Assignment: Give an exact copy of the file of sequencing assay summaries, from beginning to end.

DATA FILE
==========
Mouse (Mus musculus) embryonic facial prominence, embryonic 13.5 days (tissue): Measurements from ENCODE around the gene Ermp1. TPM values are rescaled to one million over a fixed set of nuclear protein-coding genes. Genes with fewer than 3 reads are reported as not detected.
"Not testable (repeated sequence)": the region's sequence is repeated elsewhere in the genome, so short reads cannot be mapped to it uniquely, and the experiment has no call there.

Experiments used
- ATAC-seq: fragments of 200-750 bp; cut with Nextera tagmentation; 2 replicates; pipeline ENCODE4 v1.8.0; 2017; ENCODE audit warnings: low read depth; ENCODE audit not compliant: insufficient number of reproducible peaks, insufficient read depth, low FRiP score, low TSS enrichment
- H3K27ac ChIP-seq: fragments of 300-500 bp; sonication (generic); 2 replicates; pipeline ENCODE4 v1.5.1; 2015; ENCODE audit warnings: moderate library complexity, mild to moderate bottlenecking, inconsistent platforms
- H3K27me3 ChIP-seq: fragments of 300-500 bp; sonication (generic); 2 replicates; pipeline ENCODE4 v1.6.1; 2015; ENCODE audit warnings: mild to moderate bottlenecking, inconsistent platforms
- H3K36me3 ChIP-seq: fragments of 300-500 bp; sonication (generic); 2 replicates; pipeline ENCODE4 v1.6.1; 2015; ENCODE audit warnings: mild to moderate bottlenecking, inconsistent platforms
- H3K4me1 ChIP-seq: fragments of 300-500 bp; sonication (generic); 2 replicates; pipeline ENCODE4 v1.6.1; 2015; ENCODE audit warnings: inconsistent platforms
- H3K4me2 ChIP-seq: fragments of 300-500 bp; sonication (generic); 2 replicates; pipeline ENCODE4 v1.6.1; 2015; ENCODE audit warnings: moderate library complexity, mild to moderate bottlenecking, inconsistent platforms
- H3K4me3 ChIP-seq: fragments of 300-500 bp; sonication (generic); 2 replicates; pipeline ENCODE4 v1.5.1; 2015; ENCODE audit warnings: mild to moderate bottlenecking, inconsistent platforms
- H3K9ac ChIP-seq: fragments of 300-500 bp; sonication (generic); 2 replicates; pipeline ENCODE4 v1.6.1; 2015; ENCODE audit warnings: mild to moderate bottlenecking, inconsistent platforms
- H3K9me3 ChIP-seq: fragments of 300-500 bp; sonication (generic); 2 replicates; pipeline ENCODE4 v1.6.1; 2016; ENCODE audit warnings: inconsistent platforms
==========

Mouse (Mus musculus) embryonic facial prominence, embryonic 13.5 days (tissue): Measurements from ENCODE around the gene Ermp1. TPM values are rescaled to one million over a fixed set of nuclear protein-coding genes. Genes with fewer than 3 reads are reported as not detected.
"Not testable (repeated sequence)": the region's sequence is repeated elsewhere in the genome, so short reads cannot be mapped to it uniquely, and the experiment has no call there.

Experiments used
- ATAC-seq: fragments of 200-750 bp; cut with Nextera tagmentation; 2 replicates; pipeline ENCODE4 v1.8.0; 2017; ENCODE audit warnings: low read depth; ENCODE audit not compliant: insufficient number of reproducible peaks, insufficient read depth, low FRiP score, low TSS enrichment
- H3K27ac ChIP-seq: fragments of 300-500 bp; sonication (generic); 2 replicates; pipeline ENCODE4 v1.5.1; 2015; ENCODE audit warnings: moderate library complexity, mild to moderate bottlenecking, inconsistent platforms
- H3K27me3 ChIP-seq: fragments of 300-500 bp; sonication (generic); 2 replicates; pipeline ENCODE4 v1.6.1; 2015; ENCODE audit warnings: mild to moderate bottlenecking, inconsistent platforms
- H3K36me3 ChIP-seq: fragments of 300-500 bp; sonication (generic); 2 replicates; pipeline ENCODE4 v1.6.1; 2015; ENCODE audit warnings: mild to moderate bottlenecking, inconsistent platforms
- H3K4me1 ChIP-seq: fragments of 300-500 bp; sonication (generic); 2 replicates; pipeline ENCODE4 v1.6.1; 2015; ENCODE audit warnings: inconsistent platforms
- H3K4me2 ChIP-seq: fragments of 300-500 bp; sonication (generic); 2 replicates; pipeline ENCODE4 v1.6.1; 2015; ENCODE audit warnings: moderate library complexity, mild to moderate bottlenecking, inconsistent platforms
- H3K4me3 ChIP-seq: fragments of 300-500 bp; sonication (generic); 2 replicates; pipeline ENCODE4 v1.5.1; 2015; ENCODE audit warnings: mild to moderate bottlenecking, inconsistent platforms
- H3K9ac ChIP-seq: fragments of 300-500 bp; sonication (generic); 2 replicates; pipeline ENCODE4 v1.6.1; 2015; ENCODE audit warnings: mild to moderate bottlenecking, inconsistent platforms
- H3K9me3 ChIP-seq: fragments of 300-500 bp; sonication (generic); 2 replicates; pipeline ENCODE4 v1.6.1; 2016; ENCODE audit warnings: inconsistent platforms